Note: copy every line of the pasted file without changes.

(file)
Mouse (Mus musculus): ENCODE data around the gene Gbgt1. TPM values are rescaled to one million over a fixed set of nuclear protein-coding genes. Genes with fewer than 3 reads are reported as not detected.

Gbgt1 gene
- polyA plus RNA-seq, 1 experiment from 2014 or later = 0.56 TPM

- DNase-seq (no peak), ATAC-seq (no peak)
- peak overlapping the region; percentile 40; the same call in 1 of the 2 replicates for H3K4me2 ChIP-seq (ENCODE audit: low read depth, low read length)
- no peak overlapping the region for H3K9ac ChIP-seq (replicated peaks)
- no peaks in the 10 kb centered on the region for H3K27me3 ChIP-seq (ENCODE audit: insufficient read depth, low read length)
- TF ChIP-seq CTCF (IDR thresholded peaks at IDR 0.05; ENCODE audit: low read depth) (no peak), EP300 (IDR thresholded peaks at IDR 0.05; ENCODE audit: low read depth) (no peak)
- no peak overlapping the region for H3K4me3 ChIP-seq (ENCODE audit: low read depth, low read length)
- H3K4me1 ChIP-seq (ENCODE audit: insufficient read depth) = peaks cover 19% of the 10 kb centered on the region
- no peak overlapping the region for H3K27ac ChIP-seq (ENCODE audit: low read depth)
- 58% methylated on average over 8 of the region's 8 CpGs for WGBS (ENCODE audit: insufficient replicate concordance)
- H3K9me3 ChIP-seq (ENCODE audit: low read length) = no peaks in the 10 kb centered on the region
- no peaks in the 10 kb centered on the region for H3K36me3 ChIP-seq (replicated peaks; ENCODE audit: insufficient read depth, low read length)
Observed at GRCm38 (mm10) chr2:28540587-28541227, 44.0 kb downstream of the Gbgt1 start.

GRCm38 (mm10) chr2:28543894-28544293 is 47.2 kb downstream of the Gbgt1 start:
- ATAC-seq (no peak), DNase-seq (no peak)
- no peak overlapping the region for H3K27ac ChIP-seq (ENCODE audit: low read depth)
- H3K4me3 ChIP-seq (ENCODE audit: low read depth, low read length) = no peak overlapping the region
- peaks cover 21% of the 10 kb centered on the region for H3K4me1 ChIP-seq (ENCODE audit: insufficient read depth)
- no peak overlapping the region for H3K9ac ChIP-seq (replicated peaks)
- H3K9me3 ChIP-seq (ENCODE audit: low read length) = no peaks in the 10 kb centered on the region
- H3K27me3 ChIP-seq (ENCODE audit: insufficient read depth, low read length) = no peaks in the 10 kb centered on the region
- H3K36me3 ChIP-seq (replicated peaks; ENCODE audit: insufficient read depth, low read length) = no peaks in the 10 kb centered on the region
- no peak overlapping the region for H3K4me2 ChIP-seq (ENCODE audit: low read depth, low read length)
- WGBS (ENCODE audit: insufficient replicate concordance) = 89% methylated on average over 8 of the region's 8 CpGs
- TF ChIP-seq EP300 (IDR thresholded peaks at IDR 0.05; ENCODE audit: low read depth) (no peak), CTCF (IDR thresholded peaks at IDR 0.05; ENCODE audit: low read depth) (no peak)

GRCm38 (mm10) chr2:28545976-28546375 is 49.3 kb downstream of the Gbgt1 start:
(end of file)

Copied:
Mouse (Mus musculus): ENCODE data around the gene Gbgt1. TPM values are rescaled to one million over a fixed set of nuclear protein-coding genes. Genes with fewer than 3 reads are reported as not detected.

Gbgt1 gene
- polyA plus RNA-seq, 1 experiment from 2014 or later = 0.56 TPM

- DNase-seq (no peak), ATAC-seq (no peak)
- peak overlapping the region; percentile 40; the same call in 1 of the 2 replicates for H3K4me2 ChIP-seq (ENCODE audit: low read depth, low read length)
- no peak overlapping the region for H3K9ac ChIP-seq (replicated peaks)
- no peaks in the 10 kb centered on the region for H3K27me3 ChIP-seq (ENCODE audit: insufficient read depth, low read length)
- TF ChIP-seq CTCF (IDR thresholded peaks at IDR 0.05; ENCODE audit: low read depth) (no peak), EP300 (IDR thresholded peaks at IDR 0.05; ENCODE audit: low read depth) (no peak)
- no peak overlapping the region for H3K4me3 ChIP-seq (ENCODE audit: low read depth, low read length)
- H3K4me1 ChIP-seq (ENCODE audit: insufficient read depth) = peaks cover 19% of the 10 kb centered on the region
- no peak overlapping the region for H3K27ac ChIP-seq (ENCODE audit: low read depth)
- 58% methylated on average over 8 of the region's 8 CpGs for WGBS (ENCODE audit: insufficient replicate concordance)
- H3K9me3 ChIP-seq (ENCODE audit: low read length) = no peaks in the 10 kb centered on the region
- no peaks in the 10 kb centered on the region for H3K36me3 ChIP-seq (replicated peaks; ENCODE audit: insufficient read depth, low read length)
Observed at GRCm38 (mm10) chr2:28540587-28541227, 44.0 kb downstream of the Gbgt1 start.

GRCm38 (mm10) chr2:28543894-28544293 is 47.2 kb downstream of the Gbgt1 start:
- ATAC-seq (no peak), DNase-seq (no peak)
- no peak overlapping the region for H3K27ac ChIP-seq (ENCODE audit: low read depth)
- H3K4me3 ChIP-seq (ENCODE audit: low read depth, low read length) = no peak overlapping the region
- peaks cover 21% of the 10 kb centered on the region for H3K4me1 ChIP-seq (ENCODE audit: insufficient read depth)
- no peak overlapping the region for H3K9ac ChIP-seq (replicated peaks)
- H3K9me3 ChIP-seq (ENCODE audit: low read length) = no peaks in the 10 kb centered on the region
- H3K27me3 ChIP-seq (ENCODE audit: insufficient read depth, low read length) = no peaks in the 10 kb centered on the region
- H3K36me3 ChIP-seq (replicated peaks; ENCODE audit: insufficient read depth, low read length) = no peaks in the 10 kb centered on the region
- no peak overlapping the region for H3K4me2 ChIP-seq (ENCODE audit: low read depth, low read length)
- WGBS (ENCODE audit: insufficient replicate concordance) = 89% methylated on average over 8 of the region's 8 CpGs
- TF ChIP-seq EP300 (IDR thresholded peaks at IDR 0.05; ENCODE audit: low read depth) (no peak), CTCF (IDR thresholded peaks at IDR 0.05; ENCODE audit: low read depth) (no peak)

GRCm38 (mm10) chr2:28545976-28546375 is 49.3 kb downstream of the Gbgt1 start: